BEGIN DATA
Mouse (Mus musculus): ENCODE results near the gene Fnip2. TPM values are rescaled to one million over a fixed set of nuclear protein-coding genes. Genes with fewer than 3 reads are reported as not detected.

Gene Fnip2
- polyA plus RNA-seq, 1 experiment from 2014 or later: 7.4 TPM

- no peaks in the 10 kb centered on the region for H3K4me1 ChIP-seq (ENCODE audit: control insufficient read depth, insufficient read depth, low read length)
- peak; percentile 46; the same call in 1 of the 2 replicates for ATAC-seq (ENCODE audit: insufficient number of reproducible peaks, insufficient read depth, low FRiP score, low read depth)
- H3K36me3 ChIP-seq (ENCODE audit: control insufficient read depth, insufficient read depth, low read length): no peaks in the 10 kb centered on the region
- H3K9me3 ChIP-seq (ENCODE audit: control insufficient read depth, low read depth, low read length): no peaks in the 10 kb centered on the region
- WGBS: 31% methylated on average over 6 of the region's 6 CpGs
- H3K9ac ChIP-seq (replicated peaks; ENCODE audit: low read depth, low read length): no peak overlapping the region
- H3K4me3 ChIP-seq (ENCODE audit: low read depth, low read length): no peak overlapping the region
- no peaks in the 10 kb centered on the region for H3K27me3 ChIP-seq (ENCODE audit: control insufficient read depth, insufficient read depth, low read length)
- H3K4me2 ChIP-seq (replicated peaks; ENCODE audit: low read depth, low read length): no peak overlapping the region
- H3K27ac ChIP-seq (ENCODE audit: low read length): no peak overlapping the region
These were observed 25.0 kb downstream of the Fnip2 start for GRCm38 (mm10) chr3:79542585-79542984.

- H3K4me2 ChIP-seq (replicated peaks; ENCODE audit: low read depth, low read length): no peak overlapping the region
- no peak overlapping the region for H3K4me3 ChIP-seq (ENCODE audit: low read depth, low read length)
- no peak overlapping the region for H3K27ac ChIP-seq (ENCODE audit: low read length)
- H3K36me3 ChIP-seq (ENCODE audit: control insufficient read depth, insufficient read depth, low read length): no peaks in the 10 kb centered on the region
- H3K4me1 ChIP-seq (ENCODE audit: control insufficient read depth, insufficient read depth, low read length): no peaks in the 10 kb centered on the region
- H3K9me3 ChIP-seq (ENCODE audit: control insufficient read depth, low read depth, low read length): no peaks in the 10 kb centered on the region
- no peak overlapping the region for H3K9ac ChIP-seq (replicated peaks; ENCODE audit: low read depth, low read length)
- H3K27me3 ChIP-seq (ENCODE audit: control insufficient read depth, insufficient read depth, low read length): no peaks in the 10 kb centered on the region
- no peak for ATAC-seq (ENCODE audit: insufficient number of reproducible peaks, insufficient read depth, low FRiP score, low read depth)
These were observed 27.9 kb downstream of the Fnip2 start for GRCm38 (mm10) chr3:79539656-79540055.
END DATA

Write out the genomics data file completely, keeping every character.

Mouse (Mus musculus): ENCODE results near the gene Fnip2. TPM values are rescaled to one million over a fixed set of nuclear protein-coding genes. Genes with fewer than 3 reads are reported as not detected.

Gene Fnip2
- polyA plus RNA-seq, 1 experiment from 2014 or later: 7.4 TPM

- no peaks in the 10 kb centered on the region for H3K4me1 ChIP-seq (ENCODE audit: control insufficient read depth, insufficient read depth, low read length)
- peak; percentile 46; the same call in 1 of the 2 replicates for ATAC-seq (ENCODE audit: insufficient number of reproducible peaks, insufficient read depth, low FRiP score, low read depth)
- H3K36me3 ChIP-seq (ENCODE audit: control insufficient read depth, insufficient read depth, low read length): no peaks in the 10 kb centered on the region
- H3K9me3 ChIP-seq (ENCODE audit: control insufficient read depth, low read depth, low read length): no peaks in the 10 kb centered on the region
- WGBS: 31% methylated on average over 6 of the region's 6 CpGs
- H3K9ac ChIP-seq (replicated peaks; ENCODE audit: low read depth, low read length): no peak overlapping the region
- H3K4me3 ChIP-seq (ENCODE audit: low read depth, low read length): no peak overlapping the region
- no peaks in the 10 kb centered on the region for H3K27me3 ChIP-seq (ENCODE audit: control insufficient read depth, insufficient read depth, low read length)
- H3K4me2 ChIP-seq (replicated peaks; ENCODE audit: low read depth, low read length): no peak overlapping the region
- H3K27ac ChIP-seq (ENCODE audit: low read length): no peak overlapping the region
These were observed 25.0 kb downstream of the Fnip2 start for GRCm38 (mm10) chr3:79542585-79542984.

- H3K4me2 ChIP-seq (replicated peaks; ENCODE audit: low read depth, low read length): no peak overlapping the region
- no peak overlapping the region for H3K4me3 ChIP-seq (ENCODE audit: low read depth, low read length)
- no peak overlapping the region for H3K27ac ChIP-seq (ENCODE audit: low read length)
- H3K36me3 ChIP-seq (ENCODE audit: control insufficient read depth, insufficient read depth, low read length): no peaks in the 10 kb centered on the region
- H3K4me1 ChIP-seq (ENCODE audit: control insufficient read depth, insufficient read depth, low read length): no peaks in the 10 kb centered on the region
- H3K9me3 ChIP-seq (ENCODE audit: control insufficient read depth, low read depth, low read length): no peaks in the 10 kb centered on the region
- no peak overlapping the region for H3K9ac ChIP-seq (replicated peaks; ENCODE audit: low read depth, low read length)
- H3K27me3 ChIP-seq (ENCODE audit: control insufficient read depth, insufficient read depth, low read length): no peaks in the 10 kb centered on the region
- no peak for ATAC-seq (ENCODE audit: insufficient number of reproducible peaks, insufficient read depth, low FRiP score, low read depth)
These were observed 27.9 kb downstream of the Fnip2 start for GRCm38 (mm10) chr3:79539656-79540055.